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Community in Canada declares state of emergency as three 12-year-old girls take their own lives in suicide pact

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Three 12-year-old girls take their own lives in suicide pact as Canadian community declares state of emergency
Jolynn Winter, 12, and Chantel Fox, 12, from the community if Wapapeka First Nation in Ontario, died by suicide in January
The last of the trio, Jenera Roundsky, 12, died on June 13
Jolynn Winter and Chantel Fox1.jpgJolynn Winter [and Chantel Fox took their own lives in January as part of suicide pact they made with their friend Jenera Roundsky who took her life last week
Approximately 40 youngsters in the Wapekeka First Nation community are at risk of suicide, reports CBC News.
Chief Brennan Sainnawap made the declaration following a meeting on Tuesday, according to the Canadian news website.
Jenera Roundsky died after she texted a friend to say goodbye from an outdoor hockey rink. Placed on suicide watch,  Roundsky was sent away to a mental health facility earlier this year after the other girls’ deaths, Wapekeka band manager Joshua Frogg, said last week.
However, she returned home to Wapekeka just a few weeks ago even though community leaders didn’t think she was ready yet.
“There was no plan of care, there was no safety plan for her,” Joshua said. “We don’t have enough personnel to keep watching people on a 24/7 basis that are at high risk, we try, but we just don’t have the resources.”
Jenera Roundsky was found dead near an outdoor rink last week. Jolynn Winter passed away in early January, while Chantel Fox died two days later.
The suicide pact became known to leaders in the community last summer.
Jenera had been on suicide watch but returned home in the last few weeks, according to reports.

Wapekeka spokesperson Joshua Frogg.jpgVictim’s uncle Joshua Frogg – “We don’t have enough resources to monitor people 24/7 here. We try but we don’t have enough resources”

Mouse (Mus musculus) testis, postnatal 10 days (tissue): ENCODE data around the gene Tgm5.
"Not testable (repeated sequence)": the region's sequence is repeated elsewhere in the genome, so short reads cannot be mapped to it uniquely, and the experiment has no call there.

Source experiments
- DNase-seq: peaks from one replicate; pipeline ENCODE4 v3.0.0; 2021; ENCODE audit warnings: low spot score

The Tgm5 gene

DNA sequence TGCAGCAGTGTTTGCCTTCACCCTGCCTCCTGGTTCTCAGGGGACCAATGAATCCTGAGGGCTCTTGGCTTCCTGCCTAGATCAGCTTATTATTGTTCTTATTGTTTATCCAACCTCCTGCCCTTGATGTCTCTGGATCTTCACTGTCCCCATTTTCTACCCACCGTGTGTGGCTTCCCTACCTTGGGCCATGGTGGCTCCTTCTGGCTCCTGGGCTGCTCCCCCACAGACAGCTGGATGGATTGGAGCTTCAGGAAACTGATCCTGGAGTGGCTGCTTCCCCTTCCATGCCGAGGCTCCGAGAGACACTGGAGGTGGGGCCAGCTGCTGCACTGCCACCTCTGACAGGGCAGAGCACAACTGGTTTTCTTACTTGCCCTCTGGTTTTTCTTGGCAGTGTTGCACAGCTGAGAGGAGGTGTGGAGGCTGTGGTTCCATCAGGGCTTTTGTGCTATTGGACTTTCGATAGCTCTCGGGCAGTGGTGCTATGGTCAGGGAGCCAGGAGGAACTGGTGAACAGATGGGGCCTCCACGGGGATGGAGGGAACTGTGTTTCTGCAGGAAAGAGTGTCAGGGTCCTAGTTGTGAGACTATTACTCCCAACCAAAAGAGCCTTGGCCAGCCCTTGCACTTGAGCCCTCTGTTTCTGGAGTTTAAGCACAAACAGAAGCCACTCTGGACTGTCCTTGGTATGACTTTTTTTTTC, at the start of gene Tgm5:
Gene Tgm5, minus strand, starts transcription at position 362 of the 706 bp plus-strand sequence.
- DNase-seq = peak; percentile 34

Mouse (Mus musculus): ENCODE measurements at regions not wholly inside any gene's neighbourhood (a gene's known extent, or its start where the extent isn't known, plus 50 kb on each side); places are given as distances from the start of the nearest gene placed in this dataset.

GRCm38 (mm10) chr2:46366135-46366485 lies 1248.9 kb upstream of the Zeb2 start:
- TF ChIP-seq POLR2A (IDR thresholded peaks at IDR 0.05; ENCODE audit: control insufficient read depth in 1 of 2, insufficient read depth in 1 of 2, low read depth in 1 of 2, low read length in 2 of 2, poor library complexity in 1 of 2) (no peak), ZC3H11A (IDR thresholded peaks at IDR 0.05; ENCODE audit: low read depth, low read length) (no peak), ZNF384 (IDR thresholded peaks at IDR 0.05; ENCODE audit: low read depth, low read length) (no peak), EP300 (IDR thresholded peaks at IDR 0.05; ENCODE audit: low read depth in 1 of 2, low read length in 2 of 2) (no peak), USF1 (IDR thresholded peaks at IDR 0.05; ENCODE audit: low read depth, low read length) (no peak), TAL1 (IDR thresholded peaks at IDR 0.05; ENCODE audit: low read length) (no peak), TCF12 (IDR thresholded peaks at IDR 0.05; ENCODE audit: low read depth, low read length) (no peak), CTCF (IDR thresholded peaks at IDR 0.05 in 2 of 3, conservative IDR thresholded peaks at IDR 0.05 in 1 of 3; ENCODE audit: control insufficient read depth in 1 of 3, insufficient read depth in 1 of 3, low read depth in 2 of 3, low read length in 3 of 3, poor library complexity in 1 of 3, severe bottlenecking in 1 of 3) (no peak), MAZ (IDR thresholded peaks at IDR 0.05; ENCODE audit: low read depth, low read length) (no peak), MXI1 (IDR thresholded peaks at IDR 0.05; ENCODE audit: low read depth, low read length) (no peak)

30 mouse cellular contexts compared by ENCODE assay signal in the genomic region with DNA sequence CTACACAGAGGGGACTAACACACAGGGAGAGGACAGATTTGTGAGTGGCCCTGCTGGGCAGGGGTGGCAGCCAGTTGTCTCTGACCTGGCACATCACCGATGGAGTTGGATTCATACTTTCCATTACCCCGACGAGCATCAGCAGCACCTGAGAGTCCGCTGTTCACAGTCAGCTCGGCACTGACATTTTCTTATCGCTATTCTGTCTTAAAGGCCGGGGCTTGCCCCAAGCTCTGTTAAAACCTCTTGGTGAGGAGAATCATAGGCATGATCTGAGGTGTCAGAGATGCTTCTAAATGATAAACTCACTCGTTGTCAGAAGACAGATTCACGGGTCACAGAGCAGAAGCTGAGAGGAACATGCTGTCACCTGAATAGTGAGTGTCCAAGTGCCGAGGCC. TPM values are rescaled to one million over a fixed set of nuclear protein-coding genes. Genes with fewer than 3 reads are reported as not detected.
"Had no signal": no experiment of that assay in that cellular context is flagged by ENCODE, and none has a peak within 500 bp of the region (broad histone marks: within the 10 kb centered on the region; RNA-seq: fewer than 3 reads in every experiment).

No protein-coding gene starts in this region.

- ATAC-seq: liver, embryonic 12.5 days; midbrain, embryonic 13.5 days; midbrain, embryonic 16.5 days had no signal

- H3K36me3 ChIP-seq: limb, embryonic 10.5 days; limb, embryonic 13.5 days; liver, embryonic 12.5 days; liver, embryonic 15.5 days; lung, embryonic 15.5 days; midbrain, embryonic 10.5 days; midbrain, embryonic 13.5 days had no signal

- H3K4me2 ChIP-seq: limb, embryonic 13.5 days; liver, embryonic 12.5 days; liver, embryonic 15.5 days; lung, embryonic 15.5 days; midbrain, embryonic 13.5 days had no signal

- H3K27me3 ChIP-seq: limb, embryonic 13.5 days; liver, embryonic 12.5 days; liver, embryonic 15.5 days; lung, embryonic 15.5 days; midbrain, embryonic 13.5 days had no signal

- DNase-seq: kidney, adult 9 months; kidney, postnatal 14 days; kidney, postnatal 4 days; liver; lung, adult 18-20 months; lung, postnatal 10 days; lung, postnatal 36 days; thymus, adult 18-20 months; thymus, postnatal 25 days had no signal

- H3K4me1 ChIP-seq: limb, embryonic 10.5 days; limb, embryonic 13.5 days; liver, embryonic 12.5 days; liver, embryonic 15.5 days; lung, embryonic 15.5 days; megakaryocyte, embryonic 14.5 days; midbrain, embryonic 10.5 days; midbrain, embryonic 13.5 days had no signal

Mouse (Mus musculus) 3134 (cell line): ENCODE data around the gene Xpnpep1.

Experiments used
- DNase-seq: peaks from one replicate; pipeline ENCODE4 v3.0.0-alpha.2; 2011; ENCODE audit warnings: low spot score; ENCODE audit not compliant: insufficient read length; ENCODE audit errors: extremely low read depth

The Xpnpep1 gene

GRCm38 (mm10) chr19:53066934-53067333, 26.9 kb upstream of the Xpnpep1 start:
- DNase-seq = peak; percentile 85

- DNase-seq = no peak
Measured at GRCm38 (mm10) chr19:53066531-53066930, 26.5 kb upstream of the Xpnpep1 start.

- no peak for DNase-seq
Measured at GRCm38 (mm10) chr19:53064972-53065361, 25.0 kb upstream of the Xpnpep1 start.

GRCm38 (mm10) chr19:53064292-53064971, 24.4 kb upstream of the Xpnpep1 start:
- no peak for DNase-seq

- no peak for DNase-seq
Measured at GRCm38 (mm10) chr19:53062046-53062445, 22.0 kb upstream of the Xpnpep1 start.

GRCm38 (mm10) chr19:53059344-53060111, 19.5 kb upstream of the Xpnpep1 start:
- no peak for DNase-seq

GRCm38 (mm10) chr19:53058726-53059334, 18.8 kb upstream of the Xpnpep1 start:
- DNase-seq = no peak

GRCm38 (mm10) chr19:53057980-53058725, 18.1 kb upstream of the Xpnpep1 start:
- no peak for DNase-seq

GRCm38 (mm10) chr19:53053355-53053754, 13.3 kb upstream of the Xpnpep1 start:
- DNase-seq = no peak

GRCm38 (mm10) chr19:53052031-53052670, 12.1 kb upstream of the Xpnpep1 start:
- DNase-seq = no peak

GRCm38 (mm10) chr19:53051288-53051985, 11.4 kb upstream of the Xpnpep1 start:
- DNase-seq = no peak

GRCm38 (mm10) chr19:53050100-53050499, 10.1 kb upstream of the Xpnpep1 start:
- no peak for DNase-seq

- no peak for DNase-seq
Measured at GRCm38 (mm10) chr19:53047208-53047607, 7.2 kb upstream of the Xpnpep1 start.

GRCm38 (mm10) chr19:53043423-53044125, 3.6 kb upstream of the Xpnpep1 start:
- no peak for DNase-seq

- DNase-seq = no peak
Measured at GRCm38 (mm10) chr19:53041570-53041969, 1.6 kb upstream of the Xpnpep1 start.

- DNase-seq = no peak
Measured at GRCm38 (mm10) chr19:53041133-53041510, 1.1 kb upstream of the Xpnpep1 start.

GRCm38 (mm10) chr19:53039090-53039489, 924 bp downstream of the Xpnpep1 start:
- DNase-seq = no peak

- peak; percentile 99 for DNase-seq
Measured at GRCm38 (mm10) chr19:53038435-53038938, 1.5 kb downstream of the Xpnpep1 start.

Wapekeka First Nation has a population of approximately 400 people and is located in Ontario.
Health Canada pledged $380,000 after the suicides of the first two girls, according to CBC News. The community is hoping to get more assistance with the declaration of the state of emergency.
“We don’t have enough personnel to keep watching people on a 24/7 basis that are at high risk, we try, but we just don’t have the resources,” Frogg said in an interview with CBC News.
After the death of her daughter,  A grief-stricken mother Sandra Fox  from a northern Ontario First Nation shared the hate-filled social media messages her 12-year-old daughter received on the day of her death by suicide, in hopes of saving the lives of other girls in her community.
“If I’d seen those earlier, if she showed them to me, I think I could have done something, tried to talk to her, not to believe those words,” Sandra

social-media-suicide1.PNGOne of the messages received by Chantel Fox, on the day she died by suicide in January, according to her mother, Sandra Fox

They appear to originate from three different social media accounts that parents from Wapekeka and social workers involved with the community believe originate outside the First Nation and may have been sent under false names.  Jenera Roundsky received  a similar message and was put on suicide watch. At the end it proved in effectual.

social-media-suicide2.PNG

 Jenera Roundsky receive a similar to this
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